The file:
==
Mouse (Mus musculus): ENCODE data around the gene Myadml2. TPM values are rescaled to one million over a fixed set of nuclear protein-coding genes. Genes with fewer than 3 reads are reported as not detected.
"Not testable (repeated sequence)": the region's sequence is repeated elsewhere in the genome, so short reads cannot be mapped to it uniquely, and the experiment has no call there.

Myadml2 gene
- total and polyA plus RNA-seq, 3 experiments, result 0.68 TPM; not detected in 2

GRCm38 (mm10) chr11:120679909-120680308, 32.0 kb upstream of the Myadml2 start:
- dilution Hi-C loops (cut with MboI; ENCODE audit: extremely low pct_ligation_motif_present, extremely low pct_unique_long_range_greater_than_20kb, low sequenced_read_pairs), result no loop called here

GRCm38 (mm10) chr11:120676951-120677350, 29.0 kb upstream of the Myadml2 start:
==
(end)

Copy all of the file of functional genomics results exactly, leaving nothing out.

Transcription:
Mouse (Mus musculus): ENCODE data around the gene Myadml2. TPM values are rescaled to one million over a fixed set of nuclear protein-coding genes. Genes with fewer than 3 reads are reported as not detected.
"Not testable (repeated sequence)": the region's sequence is repeated elsewhere in the genome, so short reads cannot be mapped to it uniquely, and the experiment has no call there.

Myadml2 gene
- total and polyA plus RNA-seq, 3 experiments, result 0.68 TPM; not detected in 2

GRCm38 (mm10) chr11:120679909-120680308, 32.0 kb upstream of the Myadml2 start:
- dilution Hi-C loops (cut with MboI; ENCODE audit: extremely low pct_ligation_motif_present, extremely low pct_unique_long_range_greater_than_20kb, low sequenced_read_pairs), result no loop called here

GRCm38 (mm10) chr11:120676951-120677350, 29.0 kb upstream of the Myadml2 start: